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stars and dogs

A humorous look at the companies that caught our eye, for better or worse, this week

Voyager Digital (DOG)


Alleged impropriety in the cryptocurrency market? This is shocking! Shares of Voyager Digital sank after the company – whose smartphone app lets people trade more than 100 digital coins – was targeted by securities regulators in eight U.S. states over its interest-earning cryptocurrency accounts. Regulators consider the accounts “unregistered securities” – a claim the company disputes – and several issued cease and desist orders for the products, which have attracted more than US$5-billion in deposits. The crypto market is “not the Wild West, and investor-protection laws absolutely apply,” New Jersey’s acting attorney-general said. Aw, party poopers.

Cargojet (STAR)


In ancient times, if you needed a few yards of silk from the Far East or a lump of frankincense from the Arabian Peninsula, you had to wait months while your goods were transported across vast distances on camels and crude boats. Now, thanks to companies like Cargojet, delivery times are a fraction of what our ancestors had to put up with. Shares of the cargo airline jumped after it signed a deal to provide global air-transportation services to courier company DHL for a minimum of five years and awarded DHL warrants to acquire up to 9.5 per cent of Cargojet’s voting shares. “Honey, I think your spices from Indonesia just arrived!”

Dollarama (STAR)


Dollarama is raising prices up to $5 “to maintain and enhance its broad product assortment and compelling value” for consumers. How thoughtful. Well, you won’t hear any complaints from investors. Even as Canada’s largest dollar-store chain is battling inflation and supply chain disruptions, the company managed to post results above expectations for its fourth quarter ended Jan. 30, including a 5.7-per-cent increase in same-store sales and a 32-per-cent jump in earnings per share. The strong results sent the shares higher and prompted Dollarama to announce a 10-per-cent dividend hike, which will help investors pay for those new $5 items.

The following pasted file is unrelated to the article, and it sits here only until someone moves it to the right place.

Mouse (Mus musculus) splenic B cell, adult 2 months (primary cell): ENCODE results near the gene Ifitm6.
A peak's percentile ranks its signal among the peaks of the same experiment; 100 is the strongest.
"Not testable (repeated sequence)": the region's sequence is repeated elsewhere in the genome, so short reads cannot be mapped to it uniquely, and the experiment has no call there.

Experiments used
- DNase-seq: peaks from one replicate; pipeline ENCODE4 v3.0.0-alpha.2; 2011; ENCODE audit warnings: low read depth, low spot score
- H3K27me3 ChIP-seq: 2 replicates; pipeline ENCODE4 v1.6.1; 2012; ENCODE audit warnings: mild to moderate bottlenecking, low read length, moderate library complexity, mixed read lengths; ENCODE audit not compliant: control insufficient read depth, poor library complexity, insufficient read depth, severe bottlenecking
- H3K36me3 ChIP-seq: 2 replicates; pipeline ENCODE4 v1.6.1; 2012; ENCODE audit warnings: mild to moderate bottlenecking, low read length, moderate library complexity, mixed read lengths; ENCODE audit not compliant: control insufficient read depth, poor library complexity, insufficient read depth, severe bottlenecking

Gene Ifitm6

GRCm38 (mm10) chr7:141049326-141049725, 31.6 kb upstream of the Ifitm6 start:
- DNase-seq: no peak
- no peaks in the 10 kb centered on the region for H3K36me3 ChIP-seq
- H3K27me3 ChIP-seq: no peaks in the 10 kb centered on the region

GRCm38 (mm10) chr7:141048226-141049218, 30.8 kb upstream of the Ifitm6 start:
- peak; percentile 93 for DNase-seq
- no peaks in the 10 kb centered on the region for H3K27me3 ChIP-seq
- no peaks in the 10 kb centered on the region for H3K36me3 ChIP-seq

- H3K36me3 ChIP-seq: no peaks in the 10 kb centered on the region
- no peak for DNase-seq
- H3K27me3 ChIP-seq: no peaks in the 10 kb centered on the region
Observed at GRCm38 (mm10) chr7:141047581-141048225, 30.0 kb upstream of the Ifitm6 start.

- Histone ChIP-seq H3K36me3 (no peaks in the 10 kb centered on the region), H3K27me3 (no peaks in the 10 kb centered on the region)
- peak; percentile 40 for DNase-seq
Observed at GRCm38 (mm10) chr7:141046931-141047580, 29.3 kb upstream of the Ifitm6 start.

Enthusiast Gaming Holdings (DOG)


Investors aren’t showing much enthusiasm for Enthusiast Gaming Holdings. Even as the video gaming and e-sports company posted a 34-per-cent increase in fourth-quarter revenue, its net loss widened to $12.9-million or 10 cents a share, up from $6.9-million or 6 cents a share a year earlier, amid higher costs for labour, technology support and other operating expenses. With the stock down by about two-thirds in the past year and analysts cutting their 2022 estimates, the only enthusiasm investors have is for selling the shares.

UiPath (DOG)


Robots aren’t just taking our jobs. Now, they’re taking our money. Shares of UiPath – whose “software robots” help companies automate repetitive processes such as data entry and invoice processing – cost investors a bundle this week when the stock plunged after a disappointing outlook. Citing the departure of its chief revenue officer and the impact of the war in Ukraine on its Russian and Eastern European operations, UiPath projected full-year revenue of between US$1.075-billion to US$1.085-billion – less than the US$1.26-billion analysts had been expecting. Clearly, this is all part of the robots’ plan to take over the world.

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